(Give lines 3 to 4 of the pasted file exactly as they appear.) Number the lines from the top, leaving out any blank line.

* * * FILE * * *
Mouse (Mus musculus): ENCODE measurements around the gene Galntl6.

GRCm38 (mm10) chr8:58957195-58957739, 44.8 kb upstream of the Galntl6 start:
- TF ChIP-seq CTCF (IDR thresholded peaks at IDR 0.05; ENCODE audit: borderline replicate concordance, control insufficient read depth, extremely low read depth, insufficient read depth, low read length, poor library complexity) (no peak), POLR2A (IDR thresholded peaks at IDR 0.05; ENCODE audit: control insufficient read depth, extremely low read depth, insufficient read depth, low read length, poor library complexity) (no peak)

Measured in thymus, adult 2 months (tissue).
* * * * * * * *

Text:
- TF ChIP-seq CTCF (IDR thresholded peaks at IDR 0.05; ENCODE audit: borderline replicate concordance, control insufficient read depth, extremely low read depth, insufficient read depth, low read length, poor library complexity) (no peak), POLR2A (IDR thresholded peaks at IDR 0.05; ENCODE audit: control insufficient read depth, extremely low read depth, insufficient read depth, low read length, poor library complexity) (no peak)

Measured in thymus, adult 2 months (tissue).